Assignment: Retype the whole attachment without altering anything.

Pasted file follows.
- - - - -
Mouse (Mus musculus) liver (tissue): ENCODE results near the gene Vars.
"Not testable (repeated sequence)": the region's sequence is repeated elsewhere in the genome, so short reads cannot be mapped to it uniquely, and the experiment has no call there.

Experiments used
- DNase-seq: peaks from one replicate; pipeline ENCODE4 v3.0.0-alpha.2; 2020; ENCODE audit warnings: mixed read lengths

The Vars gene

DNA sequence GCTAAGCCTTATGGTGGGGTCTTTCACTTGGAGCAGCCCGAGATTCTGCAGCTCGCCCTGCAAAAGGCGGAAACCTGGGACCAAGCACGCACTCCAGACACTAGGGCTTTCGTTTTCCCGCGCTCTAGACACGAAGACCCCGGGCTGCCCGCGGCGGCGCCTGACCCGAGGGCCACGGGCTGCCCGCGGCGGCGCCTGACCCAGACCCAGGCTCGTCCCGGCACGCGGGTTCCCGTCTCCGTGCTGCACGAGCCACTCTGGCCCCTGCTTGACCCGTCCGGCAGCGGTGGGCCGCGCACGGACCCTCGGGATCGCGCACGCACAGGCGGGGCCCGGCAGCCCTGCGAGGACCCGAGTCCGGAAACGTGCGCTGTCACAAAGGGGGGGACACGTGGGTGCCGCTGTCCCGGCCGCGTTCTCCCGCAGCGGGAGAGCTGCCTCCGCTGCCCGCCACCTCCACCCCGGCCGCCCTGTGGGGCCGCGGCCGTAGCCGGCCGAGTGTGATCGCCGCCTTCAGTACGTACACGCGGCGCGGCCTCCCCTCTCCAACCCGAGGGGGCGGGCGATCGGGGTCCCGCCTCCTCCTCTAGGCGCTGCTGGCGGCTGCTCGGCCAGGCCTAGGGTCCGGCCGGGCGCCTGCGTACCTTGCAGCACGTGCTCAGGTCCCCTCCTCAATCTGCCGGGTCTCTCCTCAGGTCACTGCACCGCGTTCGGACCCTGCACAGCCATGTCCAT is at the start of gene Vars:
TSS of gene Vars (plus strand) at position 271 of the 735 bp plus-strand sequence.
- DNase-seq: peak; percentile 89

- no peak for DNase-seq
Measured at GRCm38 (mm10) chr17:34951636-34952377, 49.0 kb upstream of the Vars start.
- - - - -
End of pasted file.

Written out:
Mouse (Mus musculus) liver (tissue): ENCODE results near the gene Vars.
"Not testable (repeated sequence)": the region's sequence is repeated elsewhere in the genome, so short reads cannot be mapped to it uniquely, and the experiment has no call there.

Experiments used
- DNase-seq: peaks from one replicate; pipeline ENCODE4 v3.0.0-alpha.2; 2020; ENCODE audit warnings: mixed read lengths

The Vars gene

DNA sequence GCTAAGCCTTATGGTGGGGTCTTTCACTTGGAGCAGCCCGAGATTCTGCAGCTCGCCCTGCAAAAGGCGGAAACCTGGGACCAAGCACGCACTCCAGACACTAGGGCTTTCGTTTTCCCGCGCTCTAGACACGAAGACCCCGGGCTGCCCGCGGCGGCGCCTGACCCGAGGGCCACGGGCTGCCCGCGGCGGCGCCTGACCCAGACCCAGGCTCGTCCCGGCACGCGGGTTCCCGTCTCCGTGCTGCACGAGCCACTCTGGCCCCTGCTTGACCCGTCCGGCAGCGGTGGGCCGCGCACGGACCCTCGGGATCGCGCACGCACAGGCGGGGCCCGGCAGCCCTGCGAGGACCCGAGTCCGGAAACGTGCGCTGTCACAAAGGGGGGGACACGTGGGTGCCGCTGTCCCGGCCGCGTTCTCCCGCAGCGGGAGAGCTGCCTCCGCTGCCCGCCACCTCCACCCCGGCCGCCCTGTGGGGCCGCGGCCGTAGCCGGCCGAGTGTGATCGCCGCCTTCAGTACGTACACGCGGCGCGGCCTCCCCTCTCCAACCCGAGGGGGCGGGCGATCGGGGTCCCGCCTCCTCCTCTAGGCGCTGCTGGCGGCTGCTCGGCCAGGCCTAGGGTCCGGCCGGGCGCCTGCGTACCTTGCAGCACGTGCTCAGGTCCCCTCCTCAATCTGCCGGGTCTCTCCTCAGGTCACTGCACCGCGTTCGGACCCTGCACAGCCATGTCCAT is at the start of gene Vars:
TSS of gene Vars (plus strand) at position 271 of the 735 bp plus-strand sequence.
- DNase-seq: peak; percentile 89

- no peak for DNase-seq
Measured at GRCm38 (mm10) chr17:34951636-34952377, 49.0 kb upstream of the Vars start.